Now That’s What They Call Dance Music!
An appropriately named band at a most inopportune time, the Presets are jacks-of-all-beats and masters of none. With the apparent push of a button, their first LP Beams seems to represent all that is good in electronica. That sadly serves as a backhanded compliment to the form, one that would have harsher critics writing obituaries for it.The problem isn’t really with the music made by Australians Julian Hamilton and Kim Moyes. “Are You the One?” and “Kitty in the Middle” skillfully undermine relationship caterwauls with disco trappings like handclaps and double entendre. “Girl (You Chew My Mind Up)” sneaks glitch into straightforward dance-rock, while the title track uses synthesized banjo to introduce orchestral pop. Indeed, the only visited genre that doesn’t get a fair shake is ambient dub, as “Hill Stuck” deserves more than two minutes to have its dark places explored.
One would hope the Presets wanted to craft a primer on what’s what in neo-dance. The fact (and big issue) is that Beams somehow ends up feeling more like a who’s who. Every single note on this album echoes more established acts from early Cure to recent turntablists.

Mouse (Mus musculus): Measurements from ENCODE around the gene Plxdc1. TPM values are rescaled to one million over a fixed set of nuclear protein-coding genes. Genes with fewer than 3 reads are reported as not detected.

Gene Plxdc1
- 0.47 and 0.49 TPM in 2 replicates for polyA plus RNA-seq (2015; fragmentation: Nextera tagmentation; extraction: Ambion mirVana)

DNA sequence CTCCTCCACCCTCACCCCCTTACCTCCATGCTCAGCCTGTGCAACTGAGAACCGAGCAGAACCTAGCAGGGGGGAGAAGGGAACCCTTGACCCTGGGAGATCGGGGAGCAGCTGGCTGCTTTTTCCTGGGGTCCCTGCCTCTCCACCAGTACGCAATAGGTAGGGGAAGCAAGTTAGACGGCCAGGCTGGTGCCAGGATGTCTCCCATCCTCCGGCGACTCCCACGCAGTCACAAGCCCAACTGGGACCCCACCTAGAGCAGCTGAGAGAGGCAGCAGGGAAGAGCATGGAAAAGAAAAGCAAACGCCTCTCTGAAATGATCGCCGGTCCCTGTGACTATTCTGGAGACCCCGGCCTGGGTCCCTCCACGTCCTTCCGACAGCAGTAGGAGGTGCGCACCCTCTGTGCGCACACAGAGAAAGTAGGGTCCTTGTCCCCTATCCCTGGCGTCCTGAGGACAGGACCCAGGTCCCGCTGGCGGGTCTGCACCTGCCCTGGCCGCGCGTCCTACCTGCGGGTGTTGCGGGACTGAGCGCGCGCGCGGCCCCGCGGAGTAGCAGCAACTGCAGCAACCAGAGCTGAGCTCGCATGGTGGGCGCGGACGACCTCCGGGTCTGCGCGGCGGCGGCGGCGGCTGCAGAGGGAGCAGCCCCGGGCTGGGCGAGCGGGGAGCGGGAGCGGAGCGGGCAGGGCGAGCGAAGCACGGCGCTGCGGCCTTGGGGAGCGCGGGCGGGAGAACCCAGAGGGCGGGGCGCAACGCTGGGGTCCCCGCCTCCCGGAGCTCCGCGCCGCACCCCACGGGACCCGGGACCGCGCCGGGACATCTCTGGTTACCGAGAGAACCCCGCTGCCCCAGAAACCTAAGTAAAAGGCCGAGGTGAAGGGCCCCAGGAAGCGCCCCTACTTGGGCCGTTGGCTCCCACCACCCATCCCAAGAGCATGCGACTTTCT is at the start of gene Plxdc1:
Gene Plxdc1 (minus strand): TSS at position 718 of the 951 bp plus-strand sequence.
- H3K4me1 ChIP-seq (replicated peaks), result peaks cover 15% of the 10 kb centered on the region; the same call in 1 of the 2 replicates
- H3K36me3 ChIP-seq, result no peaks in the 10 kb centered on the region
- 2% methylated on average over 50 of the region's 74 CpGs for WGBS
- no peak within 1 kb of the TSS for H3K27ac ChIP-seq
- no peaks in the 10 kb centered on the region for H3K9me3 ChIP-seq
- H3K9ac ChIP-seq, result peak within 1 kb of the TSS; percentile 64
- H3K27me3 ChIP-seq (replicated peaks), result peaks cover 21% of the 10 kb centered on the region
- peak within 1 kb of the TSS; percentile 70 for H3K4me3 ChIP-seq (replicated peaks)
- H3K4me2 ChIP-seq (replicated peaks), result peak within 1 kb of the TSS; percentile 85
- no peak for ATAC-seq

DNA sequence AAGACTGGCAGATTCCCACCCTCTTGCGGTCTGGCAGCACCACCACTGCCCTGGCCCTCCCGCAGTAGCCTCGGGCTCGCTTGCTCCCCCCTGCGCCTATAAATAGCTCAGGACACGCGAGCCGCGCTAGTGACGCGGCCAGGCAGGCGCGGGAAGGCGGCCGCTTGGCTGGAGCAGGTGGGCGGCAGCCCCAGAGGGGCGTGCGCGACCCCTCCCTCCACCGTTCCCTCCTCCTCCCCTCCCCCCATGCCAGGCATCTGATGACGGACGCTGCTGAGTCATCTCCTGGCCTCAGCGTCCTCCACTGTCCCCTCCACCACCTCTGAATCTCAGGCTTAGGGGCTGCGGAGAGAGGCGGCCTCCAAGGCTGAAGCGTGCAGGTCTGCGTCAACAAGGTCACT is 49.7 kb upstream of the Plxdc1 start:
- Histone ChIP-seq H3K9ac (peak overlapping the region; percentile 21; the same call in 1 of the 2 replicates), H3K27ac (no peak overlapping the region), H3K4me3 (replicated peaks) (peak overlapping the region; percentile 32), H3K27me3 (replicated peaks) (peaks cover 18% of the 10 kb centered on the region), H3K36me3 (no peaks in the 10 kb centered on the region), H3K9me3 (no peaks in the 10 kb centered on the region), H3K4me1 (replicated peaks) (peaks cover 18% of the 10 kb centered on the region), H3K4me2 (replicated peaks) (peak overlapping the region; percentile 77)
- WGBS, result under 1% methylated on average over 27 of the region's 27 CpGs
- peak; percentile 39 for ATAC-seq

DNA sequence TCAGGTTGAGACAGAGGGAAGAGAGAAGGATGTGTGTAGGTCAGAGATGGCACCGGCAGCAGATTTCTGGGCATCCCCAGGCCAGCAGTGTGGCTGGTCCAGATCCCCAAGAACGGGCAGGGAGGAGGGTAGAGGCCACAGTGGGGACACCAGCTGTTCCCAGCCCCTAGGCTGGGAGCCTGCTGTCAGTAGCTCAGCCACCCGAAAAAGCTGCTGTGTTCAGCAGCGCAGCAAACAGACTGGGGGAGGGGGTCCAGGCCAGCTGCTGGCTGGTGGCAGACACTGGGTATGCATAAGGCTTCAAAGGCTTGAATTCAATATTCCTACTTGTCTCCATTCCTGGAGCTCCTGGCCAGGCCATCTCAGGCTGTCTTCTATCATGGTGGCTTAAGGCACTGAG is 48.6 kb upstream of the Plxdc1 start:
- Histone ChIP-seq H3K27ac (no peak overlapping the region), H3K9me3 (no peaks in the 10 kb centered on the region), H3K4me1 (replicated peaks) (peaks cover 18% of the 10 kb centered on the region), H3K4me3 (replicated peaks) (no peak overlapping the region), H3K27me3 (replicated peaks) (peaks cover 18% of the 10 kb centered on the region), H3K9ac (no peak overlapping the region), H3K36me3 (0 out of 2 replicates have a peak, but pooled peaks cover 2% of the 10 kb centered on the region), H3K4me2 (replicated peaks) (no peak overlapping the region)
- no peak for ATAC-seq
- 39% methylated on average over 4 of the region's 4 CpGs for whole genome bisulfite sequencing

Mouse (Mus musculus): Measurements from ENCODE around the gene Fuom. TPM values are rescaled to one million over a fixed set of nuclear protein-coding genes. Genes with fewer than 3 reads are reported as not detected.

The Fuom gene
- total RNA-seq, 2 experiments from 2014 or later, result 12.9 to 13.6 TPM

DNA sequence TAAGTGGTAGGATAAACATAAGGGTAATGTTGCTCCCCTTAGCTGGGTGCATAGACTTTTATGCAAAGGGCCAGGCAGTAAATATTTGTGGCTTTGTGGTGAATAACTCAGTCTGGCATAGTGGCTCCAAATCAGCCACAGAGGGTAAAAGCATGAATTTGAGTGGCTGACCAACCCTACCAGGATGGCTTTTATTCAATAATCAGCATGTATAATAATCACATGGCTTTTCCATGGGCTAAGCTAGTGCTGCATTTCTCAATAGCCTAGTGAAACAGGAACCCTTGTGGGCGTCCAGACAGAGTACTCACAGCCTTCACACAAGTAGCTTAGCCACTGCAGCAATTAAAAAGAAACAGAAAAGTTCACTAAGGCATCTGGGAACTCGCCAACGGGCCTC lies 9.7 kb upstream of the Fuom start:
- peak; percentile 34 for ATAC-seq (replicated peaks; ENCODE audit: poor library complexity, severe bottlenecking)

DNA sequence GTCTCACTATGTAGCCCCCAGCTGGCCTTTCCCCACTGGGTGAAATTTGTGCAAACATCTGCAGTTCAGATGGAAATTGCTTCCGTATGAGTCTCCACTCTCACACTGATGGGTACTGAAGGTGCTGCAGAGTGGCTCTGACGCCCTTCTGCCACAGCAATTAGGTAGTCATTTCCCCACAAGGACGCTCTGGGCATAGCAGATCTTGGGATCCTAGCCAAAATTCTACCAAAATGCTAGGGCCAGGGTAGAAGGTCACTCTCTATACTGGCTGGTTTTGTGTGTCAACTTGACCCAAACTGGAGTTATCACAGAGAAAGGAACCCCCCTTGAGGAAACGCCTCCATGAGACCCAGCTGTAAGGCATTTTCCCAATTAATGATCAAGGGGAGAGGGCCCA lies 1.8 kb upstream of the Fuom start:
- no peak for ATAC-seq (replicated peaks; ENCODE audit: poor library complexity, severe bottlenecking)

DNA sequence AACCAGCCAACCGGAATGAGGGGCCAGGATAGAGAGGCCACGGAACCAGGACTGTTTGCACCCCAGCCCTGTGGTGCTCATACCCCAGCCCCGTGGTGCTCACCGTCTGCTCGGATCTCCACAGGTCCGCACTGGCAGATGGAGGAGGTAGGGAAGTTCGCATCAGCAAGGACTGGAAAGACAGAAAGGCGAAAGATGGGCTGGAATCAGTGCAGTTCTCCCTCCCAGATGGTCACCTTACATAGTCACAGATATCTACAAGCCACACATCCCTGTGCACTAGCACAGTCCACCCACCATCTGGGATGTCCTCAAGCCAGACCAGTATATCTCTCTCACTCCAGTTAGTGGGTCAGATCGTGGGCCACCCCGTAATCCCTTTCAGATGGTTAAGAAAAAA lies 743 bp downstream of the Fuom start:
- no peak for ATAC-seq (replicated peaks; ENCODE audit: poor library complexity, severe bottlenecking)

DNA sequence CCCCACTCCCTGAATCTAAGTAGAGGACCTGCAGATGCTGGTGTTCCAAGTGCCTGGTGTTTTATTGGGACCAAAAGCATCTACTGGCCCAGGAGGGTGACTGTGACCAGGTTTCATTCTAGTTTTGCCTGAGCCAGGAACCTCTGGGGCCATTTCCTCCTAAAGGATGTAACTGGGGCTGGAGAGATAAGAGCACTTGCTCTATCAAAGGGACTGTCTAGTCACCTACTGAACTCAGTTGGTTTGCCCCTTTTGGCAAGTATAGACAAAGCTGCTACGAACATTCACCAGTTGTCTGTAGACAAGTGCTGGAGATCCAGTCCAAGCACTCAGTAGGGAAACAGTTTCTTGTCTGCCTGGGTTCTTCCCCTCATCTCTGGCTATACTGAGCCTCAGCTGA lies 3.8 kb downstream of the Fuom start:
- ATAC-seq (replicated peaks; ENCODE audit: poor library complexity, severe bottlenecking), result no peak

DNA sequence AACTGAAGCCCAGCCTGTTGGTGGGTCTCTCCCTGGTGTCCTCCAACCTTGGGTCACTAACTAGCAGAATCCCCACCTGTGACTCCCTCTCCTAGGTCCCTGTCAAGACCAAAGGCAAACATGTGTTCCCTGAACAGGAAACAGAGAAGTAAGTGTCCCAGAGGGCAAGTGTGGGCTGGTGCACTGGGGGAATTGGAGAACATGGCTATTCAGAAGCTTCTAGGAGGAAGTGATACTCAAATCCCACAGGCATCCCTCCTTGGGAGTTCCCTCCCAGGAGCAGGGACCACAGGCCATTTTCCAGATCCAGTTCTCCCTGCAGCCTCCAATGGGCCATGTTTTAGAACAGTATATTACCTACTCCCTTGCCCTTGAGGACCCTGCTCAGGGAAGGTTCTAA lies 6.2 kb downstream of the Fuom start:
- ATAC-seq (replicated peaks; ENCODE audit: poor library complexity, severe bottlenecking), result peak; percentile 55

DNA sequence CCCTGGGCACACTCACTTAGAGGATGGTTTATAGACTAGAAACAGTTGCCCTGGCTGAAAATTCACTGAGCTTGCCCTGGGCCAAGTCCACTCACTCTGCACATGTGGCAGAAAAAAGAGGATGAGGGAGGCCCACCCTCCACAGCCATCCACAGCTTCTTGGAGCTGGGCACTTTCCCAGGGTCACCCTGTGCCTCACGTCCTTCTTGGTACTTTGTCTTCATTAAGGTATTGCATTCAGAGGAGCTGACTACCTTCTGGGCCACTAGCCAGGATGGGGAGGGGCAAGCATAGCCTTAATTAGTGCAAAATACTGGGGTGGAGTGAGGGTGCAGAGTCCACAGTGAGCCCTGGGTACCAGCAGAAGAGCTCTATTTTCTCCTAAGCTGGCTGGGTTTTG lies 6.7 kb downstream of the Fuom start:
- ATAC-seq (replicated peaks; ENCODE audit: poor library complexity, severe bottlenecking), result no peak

“Steamworks” appropriates Daft Punk’s 4/4 stomp, for example, while “Girl and the Sea” embraces Underworld’s minimalist side. The disaffected drawl of “Bad Up Your Betterness” is straight outta Gorillaz. “Hill Stuck”? That’s Sly & Robbie, or maybe Mad Professor. That title track? Air, like whoa. Overall, this casts the Presets as little more than skilled parrots who otherwise bring nothing new to the table.
Sure, Beams is still entertaining; you could even stretch and call it good. Yet even with the best execution, someone already mimicking She Wants Revenge (mere mimics themselves, talented though they might be) calls into question what’s left for popular electronic music to say.